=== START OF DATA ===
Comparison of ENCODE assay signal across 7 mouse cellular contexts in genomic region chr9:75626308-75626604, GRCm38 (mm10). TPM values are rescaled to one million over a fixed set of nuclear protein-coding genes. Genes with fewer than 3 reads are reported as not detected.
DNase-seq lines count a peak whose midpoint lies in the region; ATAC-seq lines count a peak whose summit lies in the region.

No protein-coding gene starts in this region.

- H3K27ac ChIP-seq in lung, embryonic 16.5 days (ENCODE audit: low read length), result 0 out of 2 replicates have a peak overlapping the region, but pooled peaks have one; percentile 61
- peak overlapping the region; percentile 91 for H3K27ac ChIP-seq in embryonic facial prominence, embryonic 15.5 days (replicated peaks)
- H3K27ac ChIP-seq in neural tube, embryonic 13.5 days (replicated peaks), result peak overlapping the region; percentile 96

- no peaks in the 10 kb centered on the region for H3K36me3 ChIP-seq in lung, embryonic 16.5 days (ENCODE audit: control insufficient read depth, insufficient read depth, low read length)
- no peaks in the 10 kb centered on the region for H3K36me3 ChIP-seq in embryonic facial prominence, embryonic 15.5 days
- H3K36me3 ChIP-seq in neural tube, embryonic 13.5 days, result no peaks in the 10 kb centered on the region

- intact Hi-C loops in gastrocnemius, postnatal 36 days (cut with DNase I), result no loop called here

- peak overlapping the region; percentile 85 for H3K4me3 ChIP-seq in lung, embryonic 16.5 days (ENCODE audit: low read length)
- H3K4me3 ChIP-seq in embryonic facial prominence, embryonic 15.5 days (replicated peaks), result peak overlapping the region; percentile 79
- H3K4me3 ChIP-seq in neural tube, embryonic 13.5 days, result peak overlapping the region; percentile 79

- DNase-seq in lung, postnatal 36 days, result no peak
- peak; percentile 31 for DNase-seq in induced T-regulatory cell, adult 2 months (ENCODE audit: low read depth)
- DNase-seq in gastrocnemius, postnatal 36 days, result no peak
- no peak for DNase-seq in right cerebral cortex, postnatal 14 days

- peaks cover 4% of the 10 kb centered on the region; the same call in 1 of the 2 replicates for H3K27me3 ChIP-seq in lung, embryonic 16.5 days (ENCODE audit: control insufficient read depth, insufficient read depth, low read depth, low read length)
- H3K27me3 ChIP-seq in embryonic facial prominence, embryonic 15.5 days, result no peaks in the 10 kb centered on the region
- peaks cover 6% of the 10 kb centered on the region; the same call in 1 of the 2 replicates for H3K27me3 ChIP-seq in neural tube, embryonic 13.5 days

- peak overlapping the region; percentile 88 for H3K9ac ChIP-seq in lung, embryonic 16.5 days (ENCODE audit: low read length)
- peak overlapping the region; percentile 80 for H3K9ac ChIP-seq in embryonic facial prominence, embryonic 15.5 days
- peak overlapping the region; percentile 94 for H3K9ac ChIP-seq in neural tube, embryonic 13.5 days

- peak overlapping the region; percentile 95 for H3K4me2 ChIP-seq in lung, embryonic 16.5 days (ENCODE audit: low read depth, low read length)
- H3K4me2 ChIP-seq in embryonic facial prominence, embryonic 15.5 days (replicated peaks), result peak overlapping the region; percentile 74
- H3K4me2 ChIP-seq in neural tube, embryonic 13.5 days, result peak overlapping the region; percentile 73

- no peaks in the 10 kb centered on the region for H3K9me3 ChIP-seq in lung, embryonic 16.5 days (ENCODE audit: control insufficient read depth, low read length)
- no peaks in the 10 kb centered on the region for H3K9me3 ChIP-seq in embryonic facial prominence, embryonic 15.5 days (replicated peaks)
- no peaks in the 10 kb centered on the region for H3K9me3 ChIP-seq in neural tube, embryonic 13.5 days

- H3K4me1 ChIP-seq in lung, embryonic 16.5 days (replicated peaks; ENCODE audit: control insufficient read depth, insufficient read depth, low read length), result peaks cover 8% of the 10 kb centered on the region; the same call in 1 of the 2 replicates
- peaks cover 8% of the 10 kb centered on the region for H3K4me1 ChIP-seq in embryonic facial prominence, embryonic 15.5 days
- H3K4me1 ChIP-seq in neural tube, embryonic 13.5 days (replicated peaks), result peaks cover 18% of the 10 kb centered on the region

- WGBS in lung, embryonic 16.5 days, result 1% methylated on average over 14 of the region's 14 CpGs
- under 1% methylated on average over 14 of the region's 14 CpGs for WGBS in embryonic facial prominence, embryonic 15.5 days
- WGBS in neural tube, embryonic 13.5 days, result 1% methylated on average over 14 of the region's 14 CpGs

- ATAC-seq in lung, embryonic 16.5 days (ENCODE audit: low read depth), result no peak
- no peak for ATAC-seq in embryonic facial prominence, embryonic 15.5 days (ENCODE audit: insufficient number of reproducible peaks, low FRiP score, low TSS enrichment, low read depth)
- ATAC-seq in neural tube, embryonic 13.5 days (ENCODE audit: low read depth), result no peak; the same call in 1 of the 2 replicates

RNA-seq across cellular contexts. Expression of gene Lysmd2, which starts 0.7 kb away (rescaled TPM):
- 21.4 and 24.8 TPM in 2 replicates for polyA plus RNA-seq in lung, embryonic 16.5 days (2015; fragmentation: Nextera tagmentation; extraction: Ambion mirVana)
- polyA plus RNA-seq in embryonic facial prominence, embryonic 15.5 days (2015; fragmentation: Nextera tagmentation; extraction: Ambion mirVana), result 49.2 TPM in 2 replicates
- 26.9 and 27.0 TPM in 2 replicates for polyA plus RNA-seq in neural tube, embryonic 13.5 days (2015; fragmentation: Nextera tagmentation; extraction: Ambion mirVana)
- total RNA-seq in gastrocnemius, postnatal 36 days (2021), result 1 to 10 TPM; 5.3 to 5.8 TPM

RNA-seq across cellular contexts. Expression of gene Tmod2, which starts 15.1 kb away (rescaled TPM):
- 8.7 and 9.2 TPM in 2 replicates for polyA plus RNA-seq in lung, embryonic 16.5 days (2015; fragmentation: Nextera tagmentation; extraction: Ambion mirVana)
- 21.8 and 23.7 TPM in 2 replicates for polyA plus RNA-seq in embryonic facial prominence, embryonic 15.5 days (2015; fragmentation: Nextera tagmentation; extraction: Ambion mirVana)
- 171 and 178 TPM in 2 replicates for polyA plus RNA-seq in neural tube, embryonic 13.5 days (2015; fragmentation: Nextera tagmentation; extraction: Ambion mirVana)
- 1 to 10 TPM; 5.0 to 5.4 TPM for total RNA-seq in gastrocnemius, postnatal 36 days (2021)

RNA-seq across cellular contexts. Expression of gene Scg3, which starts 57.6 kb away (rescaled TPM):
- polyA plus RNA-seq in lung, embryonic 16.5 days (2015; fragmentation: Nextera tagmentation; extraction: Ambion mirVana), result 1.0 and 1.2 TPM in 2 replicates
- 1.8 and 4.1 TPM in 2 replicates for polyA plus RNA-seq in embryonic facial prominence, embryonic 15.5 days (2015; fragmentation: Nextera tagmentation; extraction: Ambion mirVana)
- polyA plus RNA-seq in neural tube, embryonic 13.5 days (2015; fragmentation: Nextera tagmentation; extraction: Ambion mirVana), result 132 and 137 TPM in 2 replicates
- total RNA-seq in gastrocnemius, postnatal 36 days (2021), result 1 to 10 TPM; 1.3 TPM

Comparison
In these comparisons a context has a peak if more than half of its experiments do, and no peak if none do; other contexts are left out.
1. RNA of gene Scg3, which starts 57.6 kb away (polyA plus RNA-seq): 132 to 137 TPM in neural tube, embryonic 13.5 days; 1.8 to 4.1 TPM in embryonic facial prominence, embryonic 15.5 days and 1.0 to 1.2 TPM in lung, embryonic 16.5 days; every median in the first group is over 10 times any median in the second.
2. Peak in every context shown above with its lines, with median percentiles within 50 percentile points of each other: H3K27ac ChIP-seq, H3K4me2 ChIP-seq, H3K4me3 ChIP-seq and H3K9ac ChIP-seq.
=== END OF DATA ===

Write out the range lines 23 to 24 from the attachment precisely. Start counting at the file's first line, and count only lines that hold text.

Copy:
- peak overlapping the region; percentile 94 for H3K9ac ChIP-seq in neural tube, embryonic 13.5 days

- peak overlapping the region; percentile 95 for H3K4me2 ChIP-seq in lung, embryonic 16.5 days (ENCODE audit: low read depth, low read length)